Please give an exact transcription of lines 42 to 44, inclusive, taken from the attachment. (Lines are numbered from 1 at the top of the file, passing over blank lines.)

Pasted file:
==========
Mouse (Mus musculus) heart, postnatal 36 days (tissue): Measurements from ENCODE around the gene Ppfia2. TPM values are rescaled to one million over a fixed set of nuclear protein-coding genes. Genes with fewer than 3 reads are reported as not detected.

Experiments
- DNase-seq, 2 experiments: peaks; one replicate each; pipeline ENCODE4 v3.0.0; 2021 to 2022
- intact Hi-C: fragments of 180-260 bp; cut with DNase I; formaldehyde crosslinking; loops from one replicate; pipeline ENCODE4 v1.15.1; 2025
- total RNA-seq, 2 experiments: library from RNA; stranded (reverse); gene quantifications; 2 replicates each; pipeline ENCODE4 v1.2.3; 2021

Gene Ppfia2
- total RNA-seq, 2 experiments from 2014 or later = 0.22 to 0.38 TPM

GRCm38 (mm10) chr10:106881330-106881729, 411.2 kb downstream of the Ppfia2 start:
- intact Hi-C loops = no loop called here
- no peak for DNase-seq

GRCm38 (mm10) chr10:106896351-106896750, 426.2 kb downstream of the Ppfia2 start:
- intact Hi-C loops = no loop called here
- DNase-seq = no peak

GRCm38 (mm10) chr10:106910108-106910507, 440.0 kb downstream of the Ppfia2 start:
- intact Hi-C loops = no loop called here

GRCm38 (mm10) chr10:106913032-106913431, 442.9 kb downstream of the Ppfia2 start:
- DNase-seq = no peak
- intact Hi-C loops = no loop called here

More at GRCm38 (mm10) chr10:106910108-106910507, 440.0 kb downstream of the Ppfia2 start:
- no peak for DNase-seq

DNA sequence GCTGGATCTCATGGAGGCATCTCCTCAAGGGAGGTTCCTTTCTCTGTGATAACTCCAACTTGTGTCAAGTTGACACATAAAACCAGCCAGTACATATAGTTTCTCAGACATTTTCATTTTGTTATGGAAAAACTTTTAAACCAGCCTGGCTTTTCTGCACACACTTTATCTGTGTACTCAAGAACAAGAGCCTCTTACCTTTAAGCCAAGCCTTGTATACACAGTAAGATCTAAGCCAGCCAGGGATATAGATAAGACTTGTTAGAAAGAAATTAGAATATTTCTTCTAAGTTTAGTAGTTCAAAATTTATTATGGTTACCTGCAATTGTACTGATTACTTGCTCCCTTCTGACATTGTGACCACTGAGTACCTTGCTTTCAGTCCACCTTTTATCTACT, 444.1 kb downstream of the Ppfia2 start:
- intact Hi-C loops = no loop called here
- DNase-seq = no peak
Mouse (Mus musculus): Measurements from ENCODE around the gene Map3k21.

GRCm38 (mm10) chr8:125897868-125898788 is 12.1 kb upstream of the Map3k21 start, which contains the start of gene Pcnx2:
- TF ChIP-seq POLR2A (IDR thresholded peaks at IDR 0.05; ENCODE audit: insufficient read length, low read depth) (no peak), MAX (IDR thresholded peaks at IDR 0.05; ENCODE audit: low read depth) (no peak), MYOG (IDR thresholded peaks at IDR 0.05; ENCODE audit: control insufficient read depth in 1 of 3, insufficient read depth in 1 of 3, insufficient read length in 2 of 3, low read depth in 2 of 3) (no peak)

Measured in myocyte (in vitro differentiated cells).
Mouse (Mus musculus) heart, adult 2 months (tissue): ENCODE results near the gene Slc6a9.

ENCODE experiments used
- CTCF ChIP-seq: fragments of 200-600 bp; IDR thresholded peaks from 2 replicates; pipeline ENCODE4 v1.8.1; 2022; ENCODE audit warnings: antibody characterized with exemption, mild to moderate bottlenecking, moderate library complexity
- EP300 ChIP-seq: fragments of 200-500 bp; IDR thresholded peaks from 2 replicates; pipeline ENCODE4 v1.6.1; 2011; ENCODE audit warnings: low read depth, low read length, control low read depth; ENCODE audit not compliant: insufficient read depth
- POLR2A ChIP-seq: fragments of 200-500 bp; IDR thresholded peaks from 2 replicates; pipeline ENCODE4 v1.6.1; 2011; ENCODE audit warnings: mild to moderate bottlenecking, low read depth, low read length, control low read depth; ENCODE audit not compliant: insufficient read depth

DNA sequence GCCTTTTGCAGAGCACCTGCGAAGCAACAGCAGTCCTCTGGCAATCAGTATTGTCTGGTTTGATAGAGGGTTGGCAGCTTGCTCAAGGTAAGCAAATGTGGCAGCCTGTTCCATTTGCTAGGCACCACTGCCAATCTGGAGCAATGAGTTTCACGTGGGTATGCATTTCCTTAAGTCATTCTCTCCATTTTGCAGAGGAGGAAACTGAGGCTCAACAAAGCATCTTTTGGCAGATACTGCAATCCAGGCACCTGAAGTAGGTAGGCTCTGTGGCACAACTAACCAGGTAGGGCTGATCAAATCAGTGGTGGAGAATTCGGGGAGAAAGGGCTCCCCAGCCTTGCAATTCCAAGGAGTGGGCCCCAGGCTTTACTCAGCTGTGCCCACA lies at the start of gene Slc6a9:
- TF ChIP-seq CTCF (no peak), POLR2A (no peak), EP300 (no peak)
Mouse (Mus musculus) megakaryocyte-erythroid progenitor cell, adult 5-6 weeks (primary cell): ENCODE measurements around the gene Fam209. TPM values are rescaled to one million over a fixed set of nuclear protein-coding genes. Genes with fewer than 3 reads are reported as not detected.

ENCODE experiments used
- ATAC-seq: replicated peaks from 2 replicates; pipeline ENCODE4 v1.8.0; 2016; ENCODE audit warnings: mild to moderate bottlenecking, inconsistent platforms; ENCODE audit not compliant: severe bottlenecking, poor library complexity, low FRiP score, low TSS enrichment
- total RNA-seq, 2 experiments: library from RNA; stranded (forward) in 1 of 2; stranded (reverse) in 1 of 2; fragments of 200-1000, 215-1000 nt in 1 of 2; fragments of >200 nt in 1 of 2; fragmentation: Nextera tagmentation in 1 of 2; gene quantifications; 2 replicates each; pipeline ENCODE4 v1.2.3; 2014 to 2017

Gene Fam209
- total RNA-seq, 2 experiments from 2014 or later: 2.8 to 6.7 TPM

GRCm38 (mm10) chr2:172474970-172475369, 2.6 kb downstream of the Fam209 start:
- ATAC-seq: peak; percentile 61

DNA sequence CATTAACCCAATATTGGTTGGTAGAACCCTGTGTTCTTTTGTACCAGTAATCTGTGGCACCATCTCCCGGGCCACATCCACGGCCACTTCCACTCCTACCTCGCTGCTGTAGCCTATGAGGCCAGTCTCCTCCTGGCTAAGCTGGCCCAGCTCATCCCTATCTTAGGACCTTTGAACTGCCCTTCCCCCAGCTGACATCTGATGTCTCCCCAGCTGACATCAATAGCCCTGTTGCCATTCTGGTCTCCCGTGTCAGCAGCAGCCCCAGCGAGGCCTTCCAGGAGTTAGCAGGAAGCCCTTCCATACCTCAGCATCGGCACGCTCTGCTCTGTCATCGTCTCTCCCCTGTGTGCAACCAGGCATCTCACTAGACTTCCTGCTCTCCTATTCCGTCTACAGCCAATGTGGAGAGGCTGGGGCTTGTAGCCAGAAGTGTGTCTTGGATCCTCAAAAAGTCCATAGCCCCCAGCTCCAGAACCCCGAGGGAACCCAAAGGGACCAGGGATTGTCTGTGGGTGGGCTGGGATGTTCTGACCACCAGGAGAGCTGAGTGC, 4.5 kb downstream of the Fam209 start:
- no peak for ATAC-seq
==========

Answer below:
- ATAC-seq: peak; percentile 61

DNA sequence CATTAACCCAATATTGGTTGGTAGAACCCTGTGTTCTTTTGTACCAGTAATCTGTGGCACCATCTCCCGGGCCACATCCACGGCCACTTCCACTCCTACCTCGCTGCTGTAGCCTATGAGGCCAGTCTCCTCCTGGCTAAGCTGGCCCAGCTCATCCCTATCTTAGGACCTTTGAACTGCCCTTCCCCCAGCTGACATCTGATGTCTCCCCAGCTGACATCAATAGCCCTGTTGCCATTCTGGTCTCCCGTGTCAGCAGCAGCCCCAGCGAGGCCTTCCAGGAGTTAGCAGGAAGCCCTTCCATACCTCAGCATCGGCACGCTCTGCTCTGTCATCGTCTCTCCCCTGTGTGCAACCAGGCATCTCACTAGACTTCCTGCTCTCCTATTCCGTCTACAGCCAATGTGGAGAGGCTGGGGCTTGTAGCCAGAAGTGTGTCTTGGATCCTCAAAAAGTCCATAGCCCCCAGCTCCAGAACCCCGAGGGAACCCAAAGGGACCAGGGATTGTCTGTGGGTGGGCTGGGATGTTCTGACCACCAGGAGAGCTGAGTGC, 4.5 kb downstream of the Fam209 start:
- no peak for ATAC-seq